By Dawn Rhodes
Downers Grove teacher Meg Van Dyke has a mission to get kids passionate about science. So much so that when she was diagnosed with early-stage ovarian cancer late last year, the O'Neill Middle School teacher saw a learning opportunity for her seventh-grade students.
"She was lying at home and made a PowerPoint to teach the kids about her cancer," O'Neill Principal Matt Durbala said. "She took the teachable moment about having cancer, something really personal and private, and used it to help her kids."
Van Dyke was named a Golden Apple Award winner Thursday, one of 10 from Chicago and the suburbs. She will receive $3,000 and a tuition-free quarter to study at Northwestern University.
"I want kids to be scientists," said Van Dyke. "Anything that I can do to spark their interest in a STEM (science, technology, engineering, math) career, that's my main goal."
Peers, students and administrators think so highly of her, Durbala said, because of her tireless efforts to make science exciting and fun for her adolescent charges. She also has helped bring in thousands of dollars in grant money to the school, and has done fundraising to help other schools and organizations.
"She'll come in on weekends, she'll stay late at night, she'll work during her breaks to help kids," Durbala said. "It's all of those things on top of being an excellent in-classroom educator that makes her so great."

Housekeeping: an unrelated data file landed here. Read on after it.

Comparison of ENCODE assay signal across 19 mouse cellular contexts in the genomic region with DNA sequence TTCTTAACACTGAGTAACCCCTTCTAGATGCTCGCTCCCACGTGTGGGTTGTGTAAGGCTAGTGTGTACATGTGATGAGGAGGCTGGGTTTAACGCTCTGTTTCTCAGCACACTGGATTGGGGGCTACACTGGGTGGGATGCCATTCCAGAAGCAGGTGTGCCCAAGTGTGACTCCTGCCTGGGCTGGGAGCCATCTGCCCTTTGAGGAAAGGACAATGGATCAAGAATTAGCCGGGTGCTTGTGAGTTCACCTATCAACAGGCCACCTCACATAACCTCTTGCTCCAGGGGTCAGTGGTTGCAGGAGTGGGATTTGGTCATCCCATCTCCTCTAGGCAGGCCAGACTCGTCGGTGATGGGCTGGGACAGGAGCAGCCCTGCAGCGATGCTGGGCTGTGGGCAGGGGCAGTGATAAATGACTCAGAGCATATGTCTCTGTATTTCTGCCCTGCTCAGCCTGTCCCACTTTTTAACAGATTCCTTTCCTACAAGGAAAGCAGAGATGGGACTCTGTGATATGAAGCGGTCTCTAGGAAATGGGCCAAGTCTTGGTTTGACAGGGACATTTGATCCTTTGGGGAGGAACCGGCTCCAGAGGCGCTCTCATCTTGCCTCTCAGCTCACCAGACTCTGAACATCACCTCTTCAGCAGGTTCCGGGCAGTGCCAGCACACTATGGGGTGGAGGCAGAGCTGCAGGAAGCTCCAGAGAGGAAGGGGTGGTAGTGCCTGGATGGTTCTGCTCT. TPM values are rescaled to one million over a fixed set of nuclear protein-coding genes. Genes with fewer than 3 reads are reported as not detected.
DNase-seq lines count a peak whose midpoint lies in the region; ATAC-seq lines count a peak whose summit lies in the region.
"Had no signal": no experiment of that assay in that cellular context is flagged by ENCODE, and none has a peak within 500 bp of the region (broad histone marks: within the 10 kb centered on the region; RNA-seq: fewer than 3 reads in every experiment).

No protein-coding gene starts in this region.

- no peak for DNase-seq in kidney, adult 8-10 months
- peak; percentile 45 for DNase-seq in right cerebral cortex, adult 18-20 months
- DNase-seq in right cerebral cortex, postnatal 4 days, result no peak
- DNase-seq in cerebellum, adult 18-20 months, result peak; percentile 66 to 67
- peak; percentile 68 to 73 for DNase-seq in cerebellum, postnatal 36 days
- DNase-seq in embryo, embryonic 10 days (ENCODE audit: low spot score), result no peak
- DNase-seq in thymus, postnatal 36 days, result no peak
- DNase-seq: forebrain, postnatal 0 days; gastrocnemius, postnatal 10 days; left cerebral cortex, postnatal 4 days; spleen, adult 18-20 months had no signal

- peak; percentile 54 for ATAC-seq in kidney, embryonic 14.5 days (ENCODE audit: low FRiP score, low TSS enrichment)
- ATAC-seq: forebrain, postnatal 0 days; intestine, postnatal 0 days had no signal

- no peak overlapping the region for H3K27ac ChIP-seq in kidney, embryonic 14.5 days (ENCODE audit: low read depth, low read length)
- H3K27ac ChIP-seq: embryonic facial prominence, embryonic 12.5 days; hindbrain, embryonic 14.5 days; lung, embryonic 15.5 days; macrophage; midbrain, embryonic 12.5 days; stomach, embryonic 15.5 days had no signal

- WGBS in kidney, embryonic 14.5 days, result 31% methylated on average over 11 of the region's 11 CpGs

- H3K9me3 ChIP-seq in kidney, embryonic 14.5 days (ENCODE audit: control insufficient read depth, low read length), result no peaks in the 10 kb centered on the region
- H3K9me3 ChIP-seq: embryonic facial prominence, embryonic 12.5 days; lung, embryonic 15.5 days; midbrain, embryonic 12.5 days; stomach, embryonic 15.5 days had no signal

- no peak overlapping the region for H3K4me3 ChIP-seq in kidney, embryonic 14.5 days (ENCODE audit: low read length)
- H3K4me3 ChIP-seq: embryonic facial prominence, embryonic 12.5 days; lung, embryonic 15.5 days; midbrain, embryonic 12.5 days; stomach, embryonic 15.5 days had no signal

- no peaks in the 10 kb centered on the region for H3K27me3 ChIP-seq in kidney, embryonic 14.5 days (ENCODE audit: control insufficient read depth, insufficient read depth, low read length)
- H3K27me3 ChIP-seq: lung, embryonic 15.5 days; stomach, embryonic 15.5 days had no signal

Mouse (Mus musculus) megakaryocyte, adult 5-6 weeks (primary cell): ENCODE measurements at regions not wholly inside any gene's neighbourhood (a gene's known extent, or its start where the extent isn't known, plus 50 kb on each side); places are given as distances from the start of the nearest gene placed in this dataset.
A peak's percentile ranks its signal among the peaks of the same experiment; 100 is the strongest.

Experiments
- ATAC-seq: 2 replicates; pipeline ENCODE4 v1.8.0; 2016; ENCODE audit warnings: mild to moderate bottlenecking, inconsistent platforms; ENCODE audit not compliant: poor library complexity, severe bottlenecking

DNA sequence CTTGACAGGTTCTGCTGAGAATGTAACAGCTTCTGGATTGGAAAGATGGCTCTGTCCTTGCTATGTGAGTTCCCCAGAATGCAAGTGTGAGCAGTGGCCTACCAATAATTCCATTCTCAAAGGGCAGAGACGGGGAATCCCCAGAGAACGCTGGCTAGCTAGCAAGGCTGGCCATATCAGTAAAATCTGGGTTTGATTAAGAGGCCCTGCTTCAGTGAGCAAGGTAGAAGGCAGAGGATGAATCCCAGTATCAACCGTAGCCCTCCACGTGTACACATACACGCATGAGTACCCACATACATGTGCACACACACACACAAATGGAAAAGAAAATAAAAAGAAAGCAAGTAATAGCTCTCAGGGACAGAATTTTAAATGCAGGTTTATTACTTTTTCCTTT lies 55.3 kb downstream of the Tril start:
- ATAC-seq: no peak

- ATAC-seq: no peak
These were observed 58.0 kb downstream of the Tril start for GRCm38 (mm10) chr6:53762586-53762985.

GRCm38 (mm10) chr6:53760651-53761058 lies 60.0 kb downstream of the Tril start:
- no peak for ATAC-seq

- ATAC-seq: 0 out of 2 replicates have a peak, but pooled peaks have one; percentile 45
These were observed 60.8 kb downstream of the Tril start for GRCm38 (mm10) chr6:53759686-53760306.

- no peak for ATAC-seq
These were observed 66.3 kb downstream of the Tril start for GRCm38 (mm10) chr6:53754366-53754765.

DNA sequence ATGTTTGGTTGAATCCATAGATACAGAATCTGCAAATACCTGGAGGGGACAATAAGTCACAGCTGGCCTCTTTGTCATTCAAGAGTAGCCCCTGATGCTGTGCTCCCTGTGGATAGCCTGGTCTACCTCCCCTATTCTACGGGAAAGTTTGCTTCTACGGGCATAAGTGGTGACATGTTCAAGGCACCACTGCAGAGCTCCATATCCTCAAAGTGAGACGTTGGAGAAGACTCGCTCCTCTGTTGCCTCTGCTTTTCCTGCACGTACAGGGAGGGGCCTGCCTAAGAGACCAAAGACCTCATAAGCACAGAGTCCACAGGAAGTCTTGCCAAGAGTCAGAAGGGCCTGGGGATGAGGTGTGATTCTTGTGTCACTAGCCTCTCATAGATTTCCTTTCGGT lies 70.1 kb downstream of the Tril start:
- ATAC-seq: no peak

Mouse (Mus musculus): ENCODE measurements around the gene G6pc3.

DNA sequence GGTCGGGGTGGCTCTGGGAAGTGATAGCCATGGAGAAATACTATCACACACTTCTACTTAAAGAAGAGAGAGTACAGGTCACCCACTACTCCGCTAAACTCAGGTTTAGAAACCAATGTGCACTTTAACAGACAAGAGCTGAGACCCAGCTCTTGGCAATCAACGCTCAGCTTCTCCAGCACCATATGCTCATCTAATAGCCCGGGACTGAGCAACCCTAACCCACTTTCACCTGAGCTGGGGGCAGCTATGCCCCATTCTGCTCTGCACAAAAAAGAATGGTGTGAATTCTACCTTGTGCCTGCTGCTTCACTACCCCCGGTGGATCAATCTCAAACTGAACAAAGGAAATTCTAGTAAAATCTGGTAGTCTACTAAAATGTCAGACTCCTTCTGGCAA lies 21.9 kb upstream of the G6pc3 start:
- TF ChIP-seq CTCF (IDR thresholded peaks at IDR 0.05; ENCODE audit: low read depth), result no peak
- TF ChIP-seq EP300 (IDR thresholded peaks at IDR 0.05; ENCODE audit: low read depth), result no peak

Golden Apple officials praised her efforts to promote sustainable energy and her role in research work at Northern Illinois University.
"Van Dyke is concerned about the future of her students in a world that needs a source of sustainable energy," Golden Apple officials said in a statement.
Teaching is Van Dyke's second career. She started college with aspirations to become a nurse, then fell into a career as a paralegal before switching gears to education 12 years ago. Van Dyke, 48, always has taught seventh grade and says she aims to keep her students active in class.
"Science is easy. You blow a couple of things up and they're hooked," she said. "I try to use humor, and I try to have them moving around. Even I get bored. I don't want to sit around in the classroom, I'd rather go out to Barth Pond and take some samples."
Van Dyke said she tries to push her students to explore topics outside of her curriculum, as well. Every week the students get free time to research anything that interests them. Some students also participate in science competitions, helping them see what other students their age are learning.
"We have kids making solar cars, we have kids building LEGO robots and doing other engineering projects," Durbala said. "That's one of the things that kids really enjoy about her."
Van Dyke has not been able to be in the classroom as much as she would like this semester. She spends alternate weeks at home because of chemotherapy treatments. Her last round of treatment is scheduled for later this month, and she says she is hopeful doctors will remove her abdominal port by summertime.
"I feel very blessed to be able to go to work and do what I enjoy," she said. "If I can inspire kids to become scientists, I'll do it for as long as I can."